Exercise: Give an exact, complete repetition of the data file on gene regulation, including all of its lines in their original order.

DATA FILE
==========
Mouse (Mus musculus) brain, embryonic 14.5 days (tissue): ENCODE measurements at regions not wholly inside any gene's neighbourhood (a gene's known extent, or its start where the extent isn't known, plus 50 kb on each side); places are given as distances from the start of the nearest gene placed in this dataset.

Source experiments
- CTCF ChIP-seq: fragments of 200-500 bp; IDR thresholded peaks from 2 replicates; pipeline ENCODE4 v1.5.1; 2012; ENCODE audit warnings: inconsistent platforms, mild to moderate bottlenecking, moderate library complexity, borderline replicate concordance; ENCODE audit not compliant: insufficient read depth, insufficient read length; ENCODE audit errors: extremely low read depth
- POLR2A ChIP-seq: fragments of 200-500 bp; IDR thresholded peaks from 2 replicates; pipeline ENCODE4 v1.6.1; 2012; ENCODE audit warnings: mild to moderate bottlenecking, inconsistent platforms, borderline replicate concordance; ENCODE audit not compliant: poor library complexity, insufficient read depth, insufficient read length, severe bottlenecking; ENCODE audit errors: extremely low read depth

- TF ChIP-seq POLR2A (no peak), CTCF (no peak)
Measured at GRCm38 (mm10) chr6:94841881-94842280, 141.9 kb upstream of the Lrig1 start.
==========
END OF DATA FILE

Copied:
Mouse (Mus musculus) brain, embryonic 14.5 days (tissue): ENCODE measurements at regions not wholly inside any gene's neighbourhood (a gene's known extent, or its start where the extent isn't known, plus 50 kb on each side); places are given as distances from the start of the nearest gene placed in this dataset.

Source experiments
- CTCF ChIP-seq: fragments of 200-500 bp; IDR thresholded peaks from 2 replicates; pipeline ENCODE4 v1.5.1; 2012; ENCODE audit warnings: inconsistent platforms, mild to moderate bottlenecking, moderate library complexity, borderline replicate concordance; ENCODE audit not compliant: insufficient read depth, insufficient read length; ENCODE audit errors: extremely low read depth
- POLR2A ChIP-seq: fragments of 200-500 bp; IDR thresholded peaks from 2 replicates; pipeline ENCODE4 v1.6.1; 2012; ENCODE audit warnings: mild to moderate bottlenecking, inconsistent platforms, borderline replicate concordance; ENCODE audit not compliant: poor library complexity, insufficient read depth, insufficient read length, severe bottlenecking; ENCODE audit errors: extremely low read depth

- TF ChIP-seq POLR2A (no peak), CTCF (no peak)
Measured at GRCm38 (mm10) chr6:94841881-94842280, 141.9 kb upstream of the Lrig1 start.